When it comes to interviews, different types of questions are asked to the candidates depending on the type of position that he/she is applying to.
For example, the questions asked to a sales manager is different from the questions asked to a person who is appointed as a team leader or a CEO of a company.
Usually, the main problem that an establishment faces is appointing a leader, a person who could make the employers go hand-in-hand with the company.
Different Types of Leadership Styles:
1. The Visionary:
These usually include leaders who have a vision about their products and its success, they ultimately lead the whole team towards the given agenda.
At the same time, these people can also be easily blinded by the goal and can easily be sidetracked hence, bringing the whole team along with him/her.
2. The Operator:
These kinds of people strictly follow the game plan and wouldn’t allow even tiny changes. This can cause many problems for the employees working under such an individual, as it may cause them more strain and they might start to feel cumbersome.
3. The Compromiser:
These type of leaders are the opposite of the operator kinds and they tend to make sudden changes in the devised action plan. They are very much familiar with decision making processes and more often can lead to them making unwanted and rash decisions.
4. The Drill Sergeant:
The drill sergeant is the most uncooperative kind of leaders present. They tend to rule the employees rather than leading them. As the name suggests, they are very strict and only stick to their ideologies.
5. The Cheerleader:
The friendliest kind of leaders present. They tend to reward their employees for every achievement. These kinds of leaders are usually taken for granted by the team members.
6. The Parrot:
As the name suggests, they rely on the word from the mouth. They believe in the latest trends and happenings rather than believing on the team members. These type of leaders study the changes and act accordingly.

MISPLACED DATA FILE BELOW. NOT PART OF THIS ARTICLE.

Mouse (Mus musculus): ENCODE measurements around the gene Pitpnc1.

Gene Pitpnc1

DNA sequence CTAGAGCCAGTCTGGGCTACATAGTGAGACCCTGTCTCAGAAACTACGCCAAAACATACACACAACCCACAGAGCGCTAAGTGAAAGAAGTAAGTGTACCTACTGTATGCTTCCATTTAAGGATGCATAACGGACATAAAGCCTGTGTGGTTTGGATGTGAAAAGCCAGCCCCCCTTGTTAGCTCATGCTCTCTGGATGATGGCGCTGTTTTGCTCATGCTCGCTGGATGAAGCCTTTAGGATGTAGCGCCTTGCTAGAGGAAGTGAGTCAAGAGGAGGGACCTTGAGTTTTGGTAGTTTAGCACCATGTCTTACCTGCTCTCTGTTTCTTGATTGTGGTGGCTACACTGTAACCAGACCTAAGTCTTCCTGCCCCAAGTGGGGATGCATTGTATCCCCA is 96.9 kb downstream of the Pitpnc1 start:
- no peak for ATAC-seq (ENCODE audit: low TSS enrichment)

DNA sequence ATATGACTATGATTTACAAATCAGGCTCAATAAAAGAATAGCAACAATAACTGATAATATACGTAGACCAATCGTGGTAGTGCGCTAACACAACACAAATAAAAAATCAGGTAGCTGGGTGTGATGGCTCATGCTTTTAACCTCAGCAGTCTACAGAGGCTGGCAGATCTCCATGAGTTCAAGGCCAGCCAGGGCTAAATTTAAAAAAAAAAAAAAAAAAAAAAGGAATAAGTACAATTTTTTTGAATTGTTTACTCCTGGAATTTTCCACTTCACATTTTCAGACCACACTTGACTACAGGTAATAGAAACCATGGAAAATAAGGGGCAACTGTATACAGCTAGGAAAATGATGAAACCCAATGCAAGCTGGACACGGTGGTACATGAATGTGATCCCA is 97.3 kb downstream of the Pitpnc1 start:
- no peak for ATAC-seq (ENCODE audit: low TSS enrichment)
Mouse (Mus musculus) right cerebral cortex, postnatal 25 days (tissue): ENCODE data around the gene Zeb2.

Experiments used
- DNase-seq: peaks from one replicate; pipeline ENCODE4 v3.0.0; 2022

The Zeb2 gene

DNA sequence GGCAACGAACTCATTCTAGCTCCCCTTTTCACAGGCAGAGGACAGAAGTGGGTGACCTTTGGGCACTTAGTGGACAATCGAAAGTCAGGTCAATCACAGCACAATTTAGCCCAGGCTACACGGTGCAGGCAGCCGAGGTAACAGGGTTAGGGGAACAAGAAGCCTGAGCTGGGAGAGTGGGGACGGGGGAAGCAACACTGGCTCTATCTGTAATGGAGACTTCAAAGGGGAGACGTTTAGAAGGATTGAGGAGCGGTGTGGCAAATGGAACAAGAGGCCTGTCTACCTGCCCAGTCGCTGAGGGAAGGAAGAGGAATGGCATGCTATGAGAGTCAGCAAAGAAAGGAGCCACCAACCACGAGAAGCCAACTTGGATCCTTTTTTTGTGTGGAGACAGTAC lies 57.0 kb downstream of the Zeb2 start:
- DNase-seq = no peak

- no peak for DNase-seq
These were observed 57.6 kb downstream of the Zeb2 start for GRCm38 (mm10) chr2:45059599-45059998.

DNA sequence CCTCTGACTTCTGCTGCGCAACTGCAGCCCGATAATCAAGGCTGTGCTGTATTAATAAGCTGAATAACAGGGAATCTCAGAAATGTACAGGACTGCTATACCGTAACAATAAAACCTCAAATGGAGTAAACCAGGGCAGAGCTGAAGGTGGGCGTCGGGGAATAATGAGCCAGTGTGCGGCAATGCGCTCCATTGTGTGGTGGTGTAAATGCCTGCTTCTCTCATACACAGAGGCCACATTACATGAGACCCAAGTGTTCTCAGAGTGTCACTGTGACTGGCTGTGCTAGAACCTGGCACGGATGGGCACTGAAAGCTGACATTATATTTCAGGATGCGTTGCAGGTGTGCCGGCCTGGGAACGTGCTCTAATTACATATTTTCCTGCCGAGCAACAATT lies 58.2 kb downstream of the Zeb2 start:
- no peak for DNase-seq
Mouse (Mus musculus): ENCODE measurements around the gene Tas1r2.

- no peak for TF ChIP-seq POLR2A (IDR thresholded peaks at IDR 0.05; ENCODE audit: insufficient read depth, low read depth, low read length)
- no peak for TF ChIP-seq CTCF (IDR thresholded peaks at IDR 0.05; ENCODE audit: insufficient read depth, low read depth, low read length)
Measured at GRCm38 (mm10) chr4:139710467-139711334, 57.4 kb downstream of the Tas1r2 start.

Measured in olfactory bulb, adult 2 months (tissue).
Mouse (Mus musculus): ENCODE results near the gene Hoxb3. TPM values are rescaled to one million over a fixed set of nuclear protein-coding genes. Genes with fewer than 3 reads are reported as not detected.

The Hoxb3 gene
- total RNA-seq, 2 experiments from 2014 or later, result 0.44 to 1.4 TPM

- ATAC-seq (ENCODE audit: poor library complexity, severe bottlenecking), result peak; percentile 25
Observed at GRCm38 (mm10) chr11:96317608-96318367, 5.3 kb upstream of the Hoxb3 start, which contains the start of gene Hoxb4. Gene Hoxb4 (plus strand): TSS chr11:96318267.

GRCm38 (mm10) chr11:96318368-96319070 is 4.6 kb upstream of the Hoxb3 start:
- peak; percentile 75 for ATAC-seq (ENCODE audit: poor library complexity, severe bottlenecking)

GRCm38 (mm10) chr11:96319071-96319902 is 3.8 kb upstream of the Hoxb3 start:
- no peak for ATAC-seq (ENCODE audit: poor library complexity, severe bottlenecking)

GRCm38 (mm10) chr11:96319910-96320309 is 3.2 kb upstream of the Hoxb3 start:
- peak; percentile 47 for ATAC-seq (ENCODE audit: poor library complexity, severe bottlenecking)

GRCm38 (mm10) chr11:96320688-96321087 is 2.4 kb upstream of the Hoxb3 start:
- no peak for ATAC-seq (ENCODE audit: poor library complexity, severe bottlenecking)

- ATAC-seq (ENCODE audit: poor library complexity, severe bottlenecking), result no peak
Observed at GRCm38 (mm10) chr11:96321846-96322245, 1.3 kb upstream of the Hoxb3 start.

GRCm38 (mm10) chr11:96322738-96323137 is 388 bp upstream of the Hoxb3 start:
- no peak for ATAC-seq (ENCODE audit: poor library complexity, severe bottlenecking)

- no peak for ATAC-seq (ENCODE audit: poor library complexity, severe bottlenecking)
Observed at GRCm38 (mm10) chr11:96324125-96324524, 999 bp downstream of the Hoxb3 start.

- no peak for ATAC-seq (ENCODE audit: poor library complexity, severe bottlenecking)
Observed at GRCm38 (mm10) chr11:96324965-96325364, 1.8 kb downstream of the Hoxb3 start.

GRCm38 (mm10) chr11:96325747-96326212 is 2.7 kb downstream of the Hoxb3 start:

7. The Windbag:
Usually, these kind are called as chatterboxes, they are all talk and no work. They usually talk about topics that are not even relevant to the job itself. But are usually supportive of their team members.
8. The Coach:
The derivative of the sergeant kind of leaders. They give the team members extra motivation and expect them to give their 110%. These are usually focussed on the result rather than the team members.
While employing a candidate, the companies look for all the above mentioned characteristics and also come clean with their style of leadership and their personal qualities.
Most of the companies are focussed on the flexibility and versatility that is required for most of the leaders. This should be well communicated through leadership style interviews.
Tips to Answer What’s Your Leadership Style Interview Question?
One of the most common approaches to answering such tough leadership styles interview questions is the S.T.A.R approach.
Utilizing the S.T.A.R approach will help you to achieve a simple, concise, organized and thoughtful answer. S.T.A.R approach includes:
Think about a situation where you have been present, which gave you a positive outcome. Do not include any negative or any serious downfalls.
Define the tasks that you were given during that situation. Detail about the type of task, the duration, the basic details about the task, so that the employer could get an idea of the task given to you.
Specify the type of actions that you took to overcome the given task and its associated difficulties, how you incorporated the given resources and the abilities to provide the required results and so on.
What was the result of your decisions, the credibility of the output obtained and the difficulties associated with your decision?
Tips for Using the S.T.A.R Approach:
- Analyze the position that you are applying for and recognize your skillset relevant to the job.
- Identify what type of qualities you have that make you stand out from the rest of the candidates. Stress these qualities during your leadership type interview.